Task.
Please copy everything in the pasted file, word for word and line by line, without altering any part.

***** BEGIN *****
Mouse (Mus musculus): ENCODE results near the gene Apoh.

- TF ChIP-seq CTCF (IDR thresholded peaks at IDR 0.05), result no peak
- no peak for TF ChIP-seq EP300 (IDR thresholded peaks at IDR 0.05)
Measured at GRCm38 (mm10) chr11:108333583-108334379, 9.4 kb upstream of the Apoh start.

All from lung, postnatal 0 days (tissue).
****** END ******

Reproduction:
Mouse (Mus musculus): ENCODE results near the gene Apoh.

- TF ChIP-seq CTCF (IDR thresholded peaks at IDR 0.05), result no peak
- no peak for TF ChIP-seq EP300 (IDR thresholded peaks at IDR 0.05)
Measured at GRCm38 (mm10) chr11:108333583-108334379, 9.4 kb upstream of the Apoh start.

All from lung, postnatal 0 days (tissue).